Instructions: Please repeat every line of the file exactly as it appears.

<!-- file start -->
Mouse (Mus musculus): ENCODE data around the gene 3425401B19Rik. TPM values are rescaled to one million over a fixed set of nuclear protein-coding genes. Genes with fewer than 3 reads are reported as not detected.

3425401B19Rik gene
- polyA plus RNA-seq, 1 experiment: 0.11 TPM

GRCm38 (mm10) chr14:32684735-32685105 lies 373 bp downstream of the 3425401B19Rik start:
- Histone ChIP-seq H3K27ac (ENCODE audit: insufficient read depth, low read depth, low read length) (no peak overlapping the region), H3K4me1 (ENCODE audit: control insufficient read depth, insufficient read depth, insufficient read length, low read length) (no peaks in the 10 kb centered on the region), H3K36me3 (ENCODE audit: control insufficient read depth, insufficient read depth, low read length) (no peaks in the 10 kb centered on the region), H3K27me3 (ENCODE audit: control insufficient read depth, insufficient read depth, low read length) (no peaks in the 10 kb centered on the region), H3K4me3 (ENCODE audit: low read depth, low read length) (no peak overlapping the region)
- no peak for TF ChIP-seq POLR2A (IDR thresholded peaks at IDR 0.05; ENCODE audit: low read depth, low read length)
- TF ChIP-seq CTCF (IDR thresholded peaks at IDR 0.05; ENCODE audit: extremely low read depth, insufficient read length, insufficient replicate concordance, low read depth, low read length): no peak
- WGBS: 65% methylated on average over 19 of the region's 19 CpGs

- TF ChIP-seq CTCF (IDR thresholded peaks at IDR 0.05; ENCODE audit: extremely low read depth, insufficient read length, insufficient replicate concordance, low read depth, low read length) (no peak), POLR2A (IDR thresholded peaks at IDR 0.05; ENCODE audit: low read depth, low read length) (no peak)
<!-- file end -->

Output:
Mouse (Mus musculus): ENCODE data around the gene 3425401B19Rik. TPM values are rescaled to one million over a fixed set of nuclear protein-coding genes. Genes with fewer than 3 reads are reported as not detected.

3425401B19Rik gene
- polyA plus RNA-seq, 1 experiment: 0.11 TPM

GRCm38 (mm10) chr14:32684735-32685105 lies 373 bp downstream of the 3425401B19Rik start:
- Histone ChIP-seq H3K27ac (ENCODE audit: insufficient read depth, low read depth, low read length) (no peak overlapping the region), H3K4me1 (ENCODE audit: control insufficient read depth, insufficient read depth, insufficient read length, low read length) (no peaks in the 10 kb centered on the region), H3K36me3 (ENCODE audit: control insufficient read depth, insufficient read depth, low read length) (no peaks in the 10 kb centered on the region), H3K27me3 (ENCODE audit: control insufficient read depth, insufficient read depth, low read length) (no peaks in the 10 kb centered on the region), H3K4me3 (ENCODE audit: low read depth, low read length) (no peak overlapping the region)
- no peak for TF ChIP-seq POLR2A (IDR thresholded peaks at IDR 0.05; ENCODE audit: low read depth, low read length)
- TF ChIP-seq CTCF (IDR thresholded peaks at IDR 0.05; ENCODE audit: extremely low read depth, insufficient read length, insufficient replicate concordance, low read depth, low read length): no peak
- WGBS: 65% methylated on average over 19 of the region's 19 CpGs

- TF ChIP-seq CTCF (IDR thresholded peaks at IDR 0.05; ENCODE audit: extremely low read depth, insufficient read length, insufficient replicate concordance, low read depth, low read length) (no peak), POLR2A (IDR thresholded peaks at IDR 0.05; ENCODE audit: low read depth, low read length) (no peak)